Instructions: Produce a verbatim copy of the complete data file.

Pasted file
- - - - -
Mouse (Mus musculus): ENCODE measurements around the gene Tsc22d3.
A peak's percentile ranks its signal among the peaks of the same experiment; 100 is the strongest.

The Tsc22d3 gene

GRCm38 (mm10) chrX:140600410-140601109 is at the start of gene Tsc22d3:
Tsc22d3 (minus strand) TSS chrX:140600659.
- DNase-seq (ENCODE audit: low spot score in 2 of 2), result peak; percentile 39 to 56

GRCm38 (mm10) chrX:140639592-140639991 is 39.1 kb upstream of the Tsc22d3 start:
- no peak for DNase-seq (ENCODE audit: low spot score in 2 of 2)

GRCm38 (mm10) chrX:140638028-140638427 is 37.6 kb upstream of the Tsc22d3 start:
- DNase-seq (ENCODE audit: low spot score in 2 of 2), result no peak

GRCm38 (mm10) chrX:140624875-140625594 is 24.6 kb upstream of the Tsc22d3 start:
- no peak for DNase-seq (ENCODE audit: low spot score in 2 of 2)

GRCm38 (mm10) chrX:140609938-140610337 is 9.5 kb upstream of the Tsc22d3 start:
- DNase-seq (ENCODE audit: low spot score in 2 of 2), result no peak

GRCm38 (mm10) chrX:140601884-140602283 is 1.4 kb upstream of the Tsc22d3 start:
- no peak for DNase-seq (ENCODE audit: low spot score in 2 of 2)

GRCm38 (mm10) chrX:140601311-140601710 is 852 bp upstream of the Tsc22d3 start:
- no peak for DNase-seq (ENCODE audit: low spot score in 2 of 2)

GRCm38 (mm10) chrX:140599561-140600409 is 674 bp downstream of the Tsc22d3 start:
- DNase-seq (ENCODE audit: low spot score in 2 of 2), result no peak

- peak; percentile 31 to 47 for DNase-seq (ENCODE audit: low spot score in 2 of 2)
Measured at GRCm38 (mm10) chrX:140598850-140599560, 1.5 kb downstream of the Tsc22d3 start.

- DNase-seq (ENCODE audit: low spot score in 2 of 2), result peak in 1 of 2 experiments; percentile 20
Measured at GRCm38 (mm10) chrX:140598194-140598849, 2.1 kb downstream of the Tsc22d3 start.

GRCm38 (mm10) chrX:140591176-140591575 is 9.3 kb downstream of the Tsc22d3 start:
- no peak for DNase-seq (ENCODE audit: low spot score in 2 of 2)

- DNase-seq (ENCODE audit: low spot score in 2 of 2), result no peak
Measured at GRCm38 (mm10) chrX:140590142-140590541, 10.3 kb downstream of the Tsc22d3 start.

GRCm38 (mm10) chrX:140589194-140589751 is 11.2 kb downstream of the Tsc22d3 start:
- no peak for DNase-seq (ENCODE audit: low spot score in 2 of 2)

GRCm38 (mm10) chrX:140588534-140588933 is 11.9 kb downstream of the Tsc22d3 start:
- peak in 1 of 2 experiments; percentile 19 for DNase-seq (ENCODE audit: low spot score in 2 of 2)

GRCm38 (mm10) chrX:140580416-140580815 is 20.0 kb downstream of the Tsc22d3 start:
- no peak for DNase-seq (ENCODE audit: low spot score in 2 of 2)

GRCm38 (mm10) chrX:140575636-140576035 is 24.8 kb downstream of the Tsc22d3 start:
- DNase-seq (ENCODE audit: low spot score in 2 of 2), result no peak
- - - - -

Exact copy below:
Mouse (Mus musculus): ENCODE measurements around the gene Tsc22d3.
A peak's percentile ranks its signal among the peaks of the same experiment; 100 is the strongest.

The Tsc22d3 gene

GRCm38 (mm10) chrX:140600410-140601109 is at the start of gene Tsc22d3:
Tsc22d3 (minus strand) TSS chrX:140600659.
- DNase-seq (ENCODE audit: low spot score in 2 of 2), result peak; percentile 39 to 56

GRCm38 (mm10) chrX:140639592-140639991 is 39.1 kb upstream of the Tsc22d3 start:
- no peak for DNase-seq (ENCODE audit: low spot score in 2 of 2)

GRCm38 (mm10) chrX:140638028-140638427 is 37.6 kb upstream of the Tsc22d3 start:
- DNase-seq (ENCODE audit: low spot score in 2 of 2), result no peak

GRCm38 (mm10) chrX:140624875-140625594 is 24.6 kb upstream of the Tsc22d3 start:
- no peak for DNase-seq (ENCODE audit: low spot score in 2 of 2)

GRCm38 (mm10) chrX:140609938-140610337 is 9.5 kb upstream of the Tsc22d3 start:
- DNase-seq (ENCODE audit: low spot score in 2 of 2), result no peak

GRCm38 (mm10) chrX:140601884-140602283 is 1.4 kb upstream of the Tsc22d3 start:
- no peak for DNase-seq (ENCODE audit: low spot score in 2 of 2)

GRCm38 (mm10) chrX:140601311-140601710 is 852 bp upstream of the Tsc22d3 start:
- no peak for DNase-seq (ENCODE audit: low spot score in 2 of 2)

GRCm38 (mm10) chrX:140599561-140600409 is 674 bp downstream of the Tsc22d3 start:
- DNase-seq (ENCODE audit: low spot score in 2 of 2), result no peak

- peak; percentile 31 to 47 for DNase-seq (ENCODE audit: low spot score in 2 of 2)
Measured at GRCm38 (mm10) chrX:140598850-140599560, 1.5 kb downstream of the Tsc22d3 start.

- DNase-seq (ENCODE audit: low spot score in 2 of 2), result peak in 1 of 2 experiments; percentile 20
Measured at GRCm38 (mm10) chrX:140598194-140598849, 2.1 kb downstream of the Tsc22d3 start.

GRCm38 (mm10) chrX:140591176-140591575 is 9.3 kb downstream of the Tsc22d3 start:
- no peak for DNase-seq (ENCODE audit: low spot score in 2 of 2)

- DNase-seq (ENCODE audit: low spot score in 2 of 2), result no peak
Measured at GRCm38 (mm10) chrX:140590142-140590541, 10.3 kb downstream of the Tsc22d3 start.

GRCm38 (mm10) chrX:140589194-140589751 is 11.2 kb downstream of the Tsc22d3 start:
- no peak for DNase-seq (ENCODE audit: low spot score in 2 of 2)

GRCm38 (mm10) chrX:140588534-140588933 is 11.9 kb downstream of the Tsc22d3 start:
- peak in 1 of 2 experiments; percentile 19 for DNase-seq (ENCODE audit: low spot score in 2 of 2)

GRCm38 (mm10) chrX:140580416-140580815 is 20.0 kb downstream of the Tsc22d3 start:
- no peak for DNase-seq (ENCODE audit: low spot score in 2 of 2)

GRCm38 (mm10) chrX:140575636-140576035 is 24.8 kb downstream of the Tsc22d3 start:
- DNase-seq (ENCODE audit: low spot score in 2 of 2), result no peak